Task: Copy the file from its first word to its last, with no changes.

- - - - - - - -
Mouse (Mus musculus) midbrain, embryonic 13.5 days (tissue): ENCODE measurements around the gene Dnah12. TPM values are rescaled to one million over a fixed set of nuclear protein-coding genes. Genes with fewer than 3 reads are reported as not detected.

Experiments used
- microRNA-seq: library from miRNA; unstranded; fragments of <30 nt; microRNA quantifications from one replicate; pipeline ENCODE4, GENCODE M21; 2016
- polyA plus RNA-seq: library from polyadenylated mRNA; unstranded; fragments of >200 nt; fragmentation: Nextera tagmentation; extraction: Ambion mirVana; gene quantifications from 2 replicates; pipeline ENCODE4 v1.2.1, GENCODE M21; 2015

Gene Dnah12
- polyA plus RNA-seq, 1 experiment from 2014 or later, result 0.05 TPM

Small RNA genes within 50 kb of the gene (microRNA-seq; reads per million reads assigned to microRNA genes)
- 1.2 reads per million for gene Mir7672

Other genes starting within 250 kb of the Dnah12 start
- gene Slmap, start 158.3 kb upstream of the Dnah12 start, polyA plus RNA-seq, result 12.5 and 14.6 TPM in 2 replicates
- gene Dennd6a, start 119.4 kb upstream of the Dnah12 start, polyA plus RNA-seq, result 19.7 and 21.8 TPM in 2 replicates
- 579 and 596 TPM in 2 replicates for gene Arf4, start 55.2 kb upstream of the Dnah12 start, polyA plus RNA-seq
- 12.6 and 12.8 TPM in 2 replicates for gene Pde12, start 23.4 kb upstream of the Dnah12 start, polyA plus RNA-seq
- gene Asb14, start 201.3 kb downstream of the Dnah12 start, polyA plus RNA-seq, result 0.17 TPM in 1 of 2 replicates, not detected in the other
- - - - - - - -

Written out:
Mouse (Mus musculus) midbrain, embryonic 13.5 days (tissue): ENCODE measurements around the gene Dnah12. TPM values are rescaled to one million over a fixed set of nuclear protein-coding genes. Genes with fewer than 3 reads are reported as not detected.

Experiments used
- microRNA-seq: library from miRNA; unstranded; fragments of <30 nt; microRNA quantifications from one replicate; pipeline ENCODE4, GENCODE M21; 2016
- polyA plus RNA-seq: library from polyadenylated mRNA; unstranded; fragments of >200 nt; fragmentation: Nextera tagmentation; extraction: Ambion mirVana; gene quantifications from 2 replicates; pipeline ENCODE4 v1.2.1, GENCODE M21; 2015

Gene Dnah12
- polyA plus RNA-seq, 1 experiment from 2014 or later, result 0.05 TPM

Small RNA genes within 50 kb of the gene (microRNA-seq; reads per million reads assigned to microRNA genes)
- 1.2 reads per million for gene Mir7672

Other genes starting within 250 kb of the Dnah12 start
- gene Slmap, start 158.3 kb upstream of the Dnah12 start, polyA plus RNA-seq, result 12.5 and 14.6 TPM in 2 replicates
- gene Dennd6a, start 119.4 kb upstream of the Dnah12 start, polyA plus RNA-seq, result 19.7 and 21.8 TPM in 2 replicates
- 579 and 596 TPM in 2 replicates for gene Arf4, start 55.2 kb upstream of the Dnah12 start, polyA plus RNA-seq
- 12.6 and 12.8 TPM in 2 replicates for gene Pde12, start 23.4 kb upstream of the Dnah12 start, polyA plus RNA-seq
- gene Asb14, start 201.3 kb downstream of the Dnah12 start, polyA plus RNA-seq, result 0.17 TPM in 1 of 2 replicates, not detected in the other